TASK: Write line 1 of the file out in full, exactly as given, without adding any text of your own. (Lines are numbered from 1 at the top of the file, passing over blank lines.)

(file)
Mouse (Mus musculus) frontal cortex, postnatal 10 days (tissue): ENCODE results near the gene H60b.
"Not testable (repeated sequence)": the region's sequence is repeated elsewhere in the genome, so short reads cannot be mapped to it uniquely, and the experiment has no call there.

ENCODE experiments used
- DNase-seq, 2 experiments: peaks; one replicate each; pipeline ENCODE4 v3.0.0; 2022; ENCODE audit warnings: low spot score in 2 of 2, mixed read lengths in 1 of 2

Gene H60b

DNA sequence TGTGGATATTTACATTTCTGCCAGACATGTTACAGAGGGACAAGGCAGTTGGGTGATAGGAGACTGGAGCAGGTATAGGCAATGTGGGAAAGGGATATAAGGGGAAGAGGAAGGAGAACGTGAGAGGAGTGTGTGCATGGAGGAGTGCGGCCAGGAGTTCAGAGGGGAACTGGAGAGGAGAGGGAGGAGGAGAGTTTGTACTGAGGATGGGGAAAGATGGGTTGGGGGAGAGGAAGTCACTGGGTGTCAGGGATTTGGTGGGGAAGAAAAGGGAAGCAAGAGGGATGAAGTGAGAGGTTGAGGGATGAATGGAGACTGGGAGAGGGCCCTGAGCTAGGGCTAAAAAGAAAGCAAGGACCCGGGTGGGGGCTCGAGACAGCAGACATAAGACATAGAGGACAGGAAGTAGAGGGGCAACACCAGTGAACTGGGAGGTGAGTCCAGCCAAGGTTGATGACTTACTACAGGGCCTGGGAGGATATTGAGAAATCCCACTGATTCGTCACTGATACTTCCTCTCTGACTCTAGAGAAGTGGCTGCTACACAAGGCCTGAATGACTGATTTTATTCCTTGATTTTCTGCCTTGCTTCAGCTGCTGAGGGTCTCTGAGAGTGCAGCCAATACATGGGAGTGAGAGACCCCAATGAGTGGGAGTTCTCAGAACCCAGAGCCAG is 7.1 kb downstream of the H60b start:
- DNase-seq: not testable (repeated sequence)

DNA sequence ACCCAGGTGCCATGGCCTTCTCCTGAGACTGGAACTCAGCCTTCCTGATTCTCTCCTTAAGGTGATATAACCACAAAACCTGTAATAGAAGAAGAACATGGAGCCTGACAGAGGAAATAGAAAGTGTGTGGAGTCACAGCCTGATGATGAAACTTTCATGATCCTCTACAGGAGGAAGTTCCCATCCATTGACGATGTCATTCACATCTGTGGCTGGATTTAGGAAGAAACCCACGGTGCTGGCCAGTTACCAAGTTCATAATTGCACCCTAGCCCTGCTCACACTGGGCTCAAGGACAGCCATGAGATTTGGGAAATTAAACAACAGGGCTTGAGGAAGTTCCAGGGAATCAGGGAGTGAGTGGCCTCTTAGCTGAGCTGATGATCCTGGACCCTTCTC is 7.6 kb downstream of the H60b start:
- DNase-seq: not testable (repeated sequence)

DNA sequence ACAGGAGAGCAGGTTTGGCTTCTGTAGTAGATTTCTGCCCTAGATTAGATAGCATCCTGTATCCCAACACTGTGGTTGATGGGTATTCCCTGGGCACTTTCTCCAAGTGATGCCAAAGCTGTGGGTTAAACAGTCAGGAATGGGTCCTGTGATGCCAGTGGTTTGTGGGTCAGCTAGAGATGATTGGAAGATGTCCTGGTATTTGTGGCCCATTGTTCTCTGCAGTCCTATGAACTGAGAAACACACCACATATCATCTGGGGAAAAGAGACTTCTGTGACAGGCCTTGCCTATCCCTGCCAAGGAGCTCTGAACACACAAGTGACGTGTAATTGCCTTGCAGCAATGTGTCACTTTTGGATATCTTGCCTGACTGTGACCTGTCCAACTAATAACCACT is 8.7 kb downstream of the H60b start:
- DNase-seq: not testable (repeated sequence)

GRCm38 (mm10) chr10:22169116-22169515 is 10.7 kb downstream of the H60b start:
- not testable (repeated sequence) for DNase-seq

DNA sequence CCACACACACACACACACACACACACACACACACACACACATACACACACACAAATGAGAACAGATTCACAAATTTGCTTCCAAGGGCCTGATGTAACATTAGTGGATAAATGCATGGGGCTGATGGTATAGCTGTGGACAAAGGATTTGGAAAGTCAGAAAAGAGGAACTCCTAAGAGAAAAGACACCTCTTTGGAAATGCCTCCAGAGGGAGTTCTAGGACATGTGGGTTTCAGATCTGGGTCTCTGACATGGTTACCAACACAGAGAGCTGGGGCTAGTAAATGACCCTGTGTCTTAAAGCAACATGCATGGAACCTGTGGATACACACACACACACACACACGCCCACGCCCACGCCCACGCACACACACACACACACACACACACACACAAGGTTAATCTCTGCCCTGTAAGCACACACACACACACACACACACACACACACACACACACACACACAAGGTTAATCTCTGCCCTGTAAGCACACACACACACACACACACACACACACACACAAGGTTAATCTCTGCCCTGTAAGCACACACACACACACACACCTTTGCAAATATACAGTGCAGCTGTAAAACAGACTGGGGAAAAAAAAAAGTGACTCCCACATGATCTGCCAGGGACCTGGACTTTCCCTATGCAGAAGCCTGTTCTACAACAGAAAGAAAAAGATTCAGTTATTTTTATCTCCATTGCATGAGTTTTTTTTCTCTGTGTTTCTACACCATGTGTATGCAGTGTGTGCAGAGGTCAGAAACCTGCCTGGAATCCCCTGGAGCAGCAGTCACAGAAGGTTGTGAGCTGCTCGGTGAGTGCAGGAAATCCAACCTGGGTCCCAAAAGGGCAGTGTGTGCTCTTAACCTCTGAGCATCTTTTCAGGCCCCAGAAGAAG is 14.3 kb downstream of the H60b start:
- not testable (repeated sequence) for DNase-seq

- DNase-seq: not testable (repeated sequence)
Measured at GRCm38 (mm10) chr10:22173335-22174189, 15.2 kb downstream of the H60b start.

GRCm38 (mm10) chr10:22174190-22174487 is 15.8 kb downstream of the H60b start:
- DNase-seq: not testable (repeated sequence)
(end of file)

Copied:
Mouse (Mus musculus) frontal cortex, postnatal 10 days (tissue): ENCODE results near the gene H60b.